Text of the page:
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There is clear change of heart in the money market. SBP increased the policy rate by 25 bps on 20th September, but the market rates are increased by 39- 93 bps in papers ranging from 3 month to 10 year – with highest increase registered in the 3-year paper. Market is expecting the ocean liner to slowly change its direction and in anticipation, the secondary market yields are already moving. The 6-KIBOR is up by 78 bps in the last month to reach 8.31 percent on last Friday.

The cat and mouse game between bank treasures and government is about to begin again. It’s the same film – rerolling again and again. With government knocking the IMF door, one demand would be to improve the maturity profile of the debt. And in rising interest rate scenario, market usually demands higher premium on PIBs. Government had a chance to fetch higher amounts in PIBs in days of low interest rates; but it didn’t pick, and it seems the banks would not accept anything less than peaking rates premium to buy in bulk.

The question is what the peaking rate could be. Don’t be exuberant and start thinking about double digits policy rate – like was the case in 2019. That kind of rates era seems to be over. Market is eyeing upon 100-150 bps increase in this fiscal year; and perhaps to the policy rate to peak around 8.5-9 percent.

SBP needs to have this much of tightening to have a meaningful impact on the demand, and to have some control on the growing imports and to bring sanity in the currency market. If rates reach 9 percent by June 22; market would demand 200-250 bps over it in 10-year papers. This would imply yield to reach 11-11.5 percent. Already, the market is up by 84 bps (since the policy rate change) to 10.74 percent on last Friday.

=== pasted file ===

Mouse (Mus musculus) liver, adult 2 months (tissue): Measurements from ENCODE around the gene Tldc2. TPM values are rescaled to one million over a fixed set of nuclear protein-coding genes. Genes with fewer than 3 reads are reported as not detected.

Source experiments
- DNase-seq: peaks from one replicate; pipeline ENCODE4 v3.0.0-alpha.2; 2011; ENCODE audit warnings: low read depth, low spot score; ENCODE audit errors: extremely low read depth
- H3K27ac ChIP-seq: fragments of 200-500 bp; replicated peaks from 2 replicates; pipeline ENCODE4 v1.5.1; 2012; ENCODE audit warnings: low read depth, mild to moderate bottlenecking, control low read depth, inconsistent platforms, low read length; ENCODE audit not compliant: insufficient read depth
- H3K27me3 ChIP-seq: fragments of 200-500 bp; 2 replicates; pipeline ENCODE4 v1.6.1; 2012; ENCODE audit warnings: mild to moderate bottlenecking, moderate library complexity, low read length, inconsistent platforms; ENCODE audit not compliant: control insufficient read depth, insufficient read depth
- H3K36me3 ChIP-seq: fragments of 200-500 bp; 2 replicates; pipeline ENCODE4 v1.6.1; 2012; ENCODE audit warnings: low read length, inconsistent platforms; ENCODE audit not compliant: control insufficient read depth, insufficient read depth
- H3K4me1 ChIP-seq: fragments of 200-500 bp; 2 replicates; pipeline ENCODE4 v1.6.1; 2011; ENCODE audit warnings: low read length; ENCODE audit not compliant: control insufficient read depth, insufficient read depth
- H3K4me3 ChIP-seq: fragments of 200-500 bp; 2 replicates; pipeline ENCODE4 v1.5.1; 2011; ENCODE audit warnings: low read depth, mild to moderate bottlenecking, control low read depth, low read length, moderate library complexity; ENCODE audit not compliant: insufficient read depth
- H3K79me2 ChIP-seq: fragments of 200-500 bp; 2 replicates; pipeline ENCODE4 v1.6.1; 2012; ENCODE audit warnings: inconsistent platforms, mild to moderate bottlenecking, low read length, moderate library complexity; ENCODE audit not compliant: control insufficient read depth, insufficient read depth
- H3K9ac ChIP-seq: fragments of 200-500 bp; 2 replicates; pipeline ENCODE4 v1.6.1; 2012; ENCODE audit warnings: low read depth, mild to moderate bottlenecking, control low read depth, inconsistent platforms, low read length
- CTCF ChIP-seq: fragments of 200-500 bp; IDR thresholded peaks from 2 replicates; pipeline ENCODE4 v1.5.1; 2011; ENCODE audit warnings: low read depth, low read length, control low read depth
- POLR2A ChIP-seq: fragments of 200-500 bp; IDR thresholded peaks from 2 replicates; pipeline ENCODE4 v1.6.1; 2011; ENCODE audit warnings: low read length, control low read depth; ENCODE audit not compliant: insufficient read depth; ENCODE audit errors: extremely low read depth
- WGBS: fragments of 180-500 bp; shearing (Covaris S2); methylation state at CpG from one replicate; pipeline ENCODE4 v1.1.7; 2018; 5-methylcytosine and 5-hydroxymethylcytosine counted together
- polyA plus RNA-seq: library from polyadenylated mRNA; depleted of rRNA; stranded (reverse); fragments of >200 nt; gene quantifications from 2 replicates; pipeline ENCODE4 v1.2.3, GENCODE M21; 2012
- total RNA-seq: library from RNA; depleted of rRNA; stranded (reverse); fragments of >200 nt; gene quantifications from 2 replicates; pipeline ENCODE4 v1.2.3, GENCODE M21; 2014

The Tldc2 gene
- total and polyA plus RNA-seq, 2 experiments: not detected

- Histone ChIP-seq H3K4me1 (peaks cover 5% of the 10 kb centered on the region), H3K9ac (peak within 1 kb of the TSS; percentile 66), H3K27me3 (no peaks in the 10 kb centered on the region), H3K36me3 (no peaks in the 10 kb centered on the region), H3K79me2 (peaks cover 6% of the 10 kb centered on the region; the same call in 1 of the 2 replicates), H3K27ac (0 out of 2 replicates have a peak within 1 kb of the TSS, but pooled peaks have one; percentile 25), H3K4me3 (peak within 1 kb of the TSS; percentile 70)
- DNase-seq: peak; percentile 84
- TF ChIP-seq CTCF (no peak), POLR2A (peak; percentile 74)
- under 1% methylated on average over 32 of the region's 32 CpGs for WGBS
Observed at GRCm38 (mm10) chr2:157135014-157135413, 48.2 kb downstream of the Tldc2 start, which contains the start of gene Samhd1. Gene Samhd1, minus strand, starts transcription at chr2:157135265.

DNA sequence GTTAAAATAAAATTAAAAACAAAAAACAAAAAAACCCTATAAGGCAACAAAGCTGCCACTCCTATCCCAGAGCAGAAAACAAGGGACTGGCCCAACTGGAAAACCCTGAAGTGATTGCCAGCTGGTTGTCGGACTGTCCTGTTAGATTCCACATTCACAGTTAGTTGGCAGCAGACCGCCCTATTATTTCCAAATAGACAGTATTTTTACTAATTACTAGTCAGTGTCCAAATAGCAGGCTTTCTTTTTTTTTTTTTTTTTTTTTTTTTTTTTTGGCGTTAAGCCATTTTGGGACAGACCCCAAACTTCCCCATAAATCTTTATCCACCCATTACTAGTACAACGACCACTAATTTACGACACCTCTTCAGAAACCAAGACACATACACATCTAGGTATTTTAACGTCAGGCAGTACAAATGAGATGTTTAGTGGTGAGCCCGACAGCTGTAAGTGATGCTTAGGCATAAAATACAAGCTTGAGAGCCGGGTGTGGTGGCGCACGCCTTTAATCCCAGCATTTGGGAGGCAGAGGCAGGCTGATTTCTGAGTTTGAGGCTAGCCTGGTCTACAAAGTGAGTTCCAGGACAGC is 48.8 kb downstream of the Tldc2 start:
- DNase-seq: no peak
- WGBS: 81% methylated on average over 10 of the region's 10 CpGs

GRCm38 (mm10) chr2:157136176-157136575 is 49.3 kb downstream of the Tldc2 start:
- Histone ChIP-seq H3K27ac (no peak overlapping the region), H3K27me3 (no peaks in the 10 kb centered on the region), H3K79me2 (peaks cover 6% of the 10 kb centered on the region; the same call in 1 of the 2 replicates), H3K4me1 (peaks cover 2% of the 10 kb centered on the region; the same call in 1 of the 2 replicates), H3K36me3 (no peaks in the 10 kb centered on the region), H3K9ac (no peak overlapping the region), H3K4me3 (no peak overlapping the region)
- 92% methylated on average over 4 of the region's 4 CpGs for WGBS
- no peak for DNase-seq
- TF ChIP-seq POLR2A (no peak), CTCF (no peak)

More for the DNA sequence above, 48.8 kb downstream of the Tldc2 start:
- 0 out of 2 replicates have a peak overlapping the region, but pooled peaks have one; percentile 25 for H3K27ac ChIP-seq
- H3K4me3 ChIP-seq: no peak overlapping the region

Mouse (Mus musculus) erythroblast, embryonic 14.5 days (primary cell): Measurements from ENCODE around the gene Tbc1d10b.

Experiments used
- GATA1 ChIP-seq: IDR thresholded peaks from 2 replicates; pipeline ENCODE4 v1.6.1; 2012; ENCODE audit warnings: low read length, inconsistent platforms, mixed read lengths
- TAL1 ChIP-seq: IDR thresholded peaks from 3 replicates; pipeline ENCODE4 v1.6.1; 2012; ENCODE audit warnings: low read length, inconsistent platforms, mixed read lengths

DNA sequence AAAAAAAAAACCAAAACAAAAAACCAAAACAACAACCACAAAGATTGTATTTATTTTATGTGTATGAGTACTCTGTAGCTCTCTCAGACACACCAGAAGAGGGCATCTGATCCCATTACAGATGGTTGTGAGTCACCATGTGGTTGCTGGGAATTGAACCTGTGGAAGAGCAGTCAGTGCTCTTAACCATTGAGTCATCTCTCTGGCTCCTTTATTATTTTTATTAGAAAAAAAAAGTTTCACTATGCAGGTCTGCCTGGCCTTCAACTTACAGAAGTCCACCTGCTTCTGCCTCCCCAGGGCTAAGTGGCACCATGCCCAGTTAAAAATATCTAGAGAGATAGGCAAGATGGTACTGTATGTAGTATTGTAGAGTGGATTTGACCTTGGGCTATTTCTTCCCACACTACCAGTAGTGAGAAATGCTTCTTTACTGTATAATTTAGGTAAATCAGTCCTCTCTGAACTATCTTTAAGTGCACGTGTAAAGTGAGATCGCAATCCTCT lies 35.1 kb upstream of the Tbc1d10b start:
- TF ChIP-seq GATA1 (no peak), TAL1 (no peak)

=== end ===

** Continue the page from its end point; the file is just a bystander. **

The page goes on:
The higher increase in the secondary market yields is in 3Y papers – up by 93 bps to 9.93 percent and is up by 83 bps in 1-year paper to 8.94 percent. In the last T-Bill auction, 1-year paper was rejected, as the government was not willing to give what market was demanding. Expect similar results in PIBs, if the government is going by the book on giving a certain premium at current policy rate. Later when the policy rate moves up and the pressure of maturity profile improvement builds up, government might fetch whatever the rates market offers. Remember, the higher amounts were fetched in 2019 at 13-14 percent (peaking rates) and around 12 percent in 2014 – again at peaking rates.

A better policy by government should be to give higher premium at today’s rate and get as much as it can before the rates peak. And for market to note that, the peaking rates would not last for long. The pressure is mainly due to international commodity prices. These are increasing imports and putting pressure on currency and overall inflation which might be higher than 8-9 percent in FY22.

The international commodity prices are mean reverting, and these may cool down next year. There are multiple reasons to form this view. Theory of stock and flow – as stocks didn’t build in 2020 due to less production and in 2021 due to V-shape demand, stocks are down. The higher prices and global posturing of some tightening will ease the global demand to lower the demand in 2022-23 and stocks may build to ease the prices.

Once this happens, the interest rates may reverse again in Pakistan. The IMF programme perhaps would be over by that time and the elections would be fast approaching. Expect some reversal in the interest rates in 2022-23. The debt office in ministry of finance should take notice of it, and should not wait for peaking rates to get all PIBs. It should accumulate at current rates and should go slowly once rates peak and should start accumulating more in 2023. But it needs courage to accept at higher premium to the prevailing rates. Let’s see how much courage the government shows. The game is on.

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